Danish giant AP Moller-Maersk has detailed ongoing port congestion for container ships worldwide — and says disruption is set to continue. The sector has been enduring shortages of vessels as queues of hundreds of ships built up off terminals due to a rebound in demand and the persistence of the Covid-19 pandemic. This has been a major positive for freight and charter rates, but a big problem for cargo owners.
Maersk said the waiting time for a vessel to berth at Felixstowe in the UK is between seven and nine days, while Bremerhaven and Hamburg in Germany, Rotterdam in the Netherlands and Antwerp in Belgium are seeing waits of up to four days. In the US, things are much worse, with Long Beach in California experiencing delays of up to 45 days, and Los Angeles 28 days. “We do foresee the strain to continue for some time still,” the owner said.
But some signs of improvement are being seen. Antwerp had waits of up to 10 days in the week ending 7 January, but this could be cut to two days this week. “2021 proved a challenging year for global supply chains, seeing significant disruption and bottlenecks around the world,” Maersk said in a note to customers. “We saw pockets of improvements, only to get setbacks when terminals or vessels encountered a Covid-19 outbreak,” the shipowner added. And Maersk said: “Unfortunately, 2022 has not started off as we had hoped. The pandemic is still going strong and unfortunately, we are seeing new outbreaks impacting our ability to move your cargo.” The company added that “general sickness” remains high as key ports in key regions experience new virus outbreaks. “Ongoing contingency plans will always be made with the objective of minimizing supply chain delays,” Maersk said.
In China, the city of Beilun is enduring a new outbreak. Of the five container terminals in Ningbo, three are located near the epidemic area but are so far operating with no positive cases reported. Vessel calls and departures are so far running as normal, as well as loading and discharge activities, Maersk said. “As a key passage for world trade, we are monitoring the Ningbo situation very closely,” the line added.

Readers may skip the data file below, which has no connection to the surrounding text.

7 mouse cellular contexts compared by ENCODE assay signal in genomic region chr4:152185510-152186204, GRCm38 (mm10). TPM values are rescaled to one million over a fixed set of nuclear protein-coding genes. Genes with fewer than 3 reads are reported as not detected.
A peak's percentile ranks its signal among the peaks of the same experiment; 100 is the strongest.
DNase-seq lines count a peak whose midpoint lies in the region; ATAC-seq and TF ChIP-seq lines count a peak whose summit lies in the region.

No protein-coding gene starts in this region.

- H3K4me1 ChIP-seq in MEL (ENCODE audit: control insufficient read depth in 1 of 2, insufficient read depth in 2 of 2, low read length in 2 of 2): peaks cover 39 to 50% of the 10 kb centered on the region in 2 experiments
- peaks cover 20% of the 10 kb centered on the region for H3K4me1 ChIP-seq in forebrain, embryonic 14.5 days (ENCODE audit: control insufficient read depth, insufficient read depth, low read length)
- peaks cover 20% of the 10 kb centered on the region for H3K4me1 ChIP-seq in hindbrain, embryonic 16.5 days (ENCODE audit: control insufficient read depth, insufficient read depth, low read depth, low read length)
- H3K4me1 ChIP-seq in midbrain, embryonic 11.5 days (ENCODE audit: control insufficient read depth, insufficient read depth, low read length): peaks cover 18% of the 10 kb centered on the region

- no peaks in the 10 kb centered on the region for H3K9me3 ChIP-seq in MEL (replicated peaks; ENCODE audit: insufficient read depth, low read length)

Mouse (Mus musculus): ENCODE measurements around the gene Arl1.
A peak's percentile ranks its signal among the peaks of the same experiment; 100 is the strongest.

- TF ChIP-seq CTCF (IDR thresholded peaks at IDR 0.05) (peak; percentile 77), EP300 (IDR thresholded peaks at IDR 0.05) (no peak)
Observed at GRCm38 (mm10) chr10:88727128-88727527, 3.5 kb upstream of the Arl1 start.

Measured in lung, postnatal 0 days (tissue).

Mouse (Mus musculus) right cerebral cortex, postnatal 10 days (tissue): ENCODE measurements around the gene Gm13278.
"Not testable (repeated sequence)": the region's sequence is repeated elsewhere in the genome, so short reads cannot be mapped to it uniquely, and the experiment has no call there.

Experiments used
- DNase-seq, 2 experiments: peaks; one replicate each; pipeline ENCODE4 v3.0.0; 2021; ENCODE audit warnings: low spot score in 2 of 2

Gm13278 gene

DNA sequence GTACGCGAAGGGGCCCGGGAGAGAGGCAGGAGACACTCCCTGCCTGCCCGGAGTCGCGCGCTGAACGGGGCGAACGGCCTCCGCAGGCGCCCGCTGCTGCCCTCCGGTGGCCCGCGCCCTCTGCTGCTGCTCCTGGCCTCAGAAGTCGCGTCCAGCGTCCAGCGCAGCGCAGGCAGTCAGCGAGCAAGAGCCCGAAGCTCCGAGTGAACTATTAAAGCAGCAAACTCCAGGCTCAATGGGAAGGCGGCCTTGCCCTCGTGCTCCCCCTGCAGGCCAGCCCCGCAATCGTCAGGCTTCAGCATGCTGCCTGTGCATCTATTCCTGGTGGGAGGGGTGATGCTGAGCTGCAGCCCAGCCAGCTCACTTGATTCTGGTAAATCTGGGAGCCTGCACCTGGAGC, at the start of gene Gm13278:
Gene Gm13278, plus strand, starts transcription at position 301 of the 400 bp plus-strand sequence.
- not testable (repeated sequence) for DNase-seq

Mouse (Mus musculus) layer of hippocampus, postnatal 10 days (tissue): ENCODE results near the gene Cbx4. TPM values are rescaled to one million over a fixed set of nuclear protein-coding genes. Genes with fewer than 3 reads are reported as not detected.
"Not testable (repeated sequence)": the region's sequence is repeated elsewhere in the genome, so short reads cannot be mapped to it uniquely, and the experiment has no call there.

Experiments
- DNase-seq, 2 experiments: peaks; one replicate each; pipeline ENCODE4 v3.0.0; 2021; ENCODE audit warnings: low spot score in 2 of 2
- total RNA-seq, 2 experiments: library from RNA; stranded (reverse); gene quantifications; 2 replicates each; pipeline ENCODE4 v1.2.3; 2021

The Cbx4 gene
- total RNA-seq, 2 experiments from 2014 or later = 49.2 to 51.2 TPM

Consultancy Alphaliner calculates overall ship idling for 2021 as less than 3% of the fleet, or about 600,000 teu of capacity. Fearnley Securities said this inactive fleet includes commercially idle vessels and ships in drydock. The current idle fleet of 550,000 teu compares to about 650,000 teu in January 2021, having effectively more than absorbed all new capacity added in 2021, the investment bank added. “As the market remains tight and having picked up steam in January with record Shanghai Containerized Freight Index levels, tonnage availability is expected to remain very limited,” analysts Peder Nicolai Jarlsby, Erik Gabriel Hovi and Ulrik Mannhart said. “Especially non-operating owners see extremely low idle numbers amounting to less than 8% of the already low idle capacity,” they added.
With only 1.1m teu of new capacity expected to be added through 2022, demand is likely to stay very healthy throughout the year, and charters could potentially see further highs, Fearnleys believes.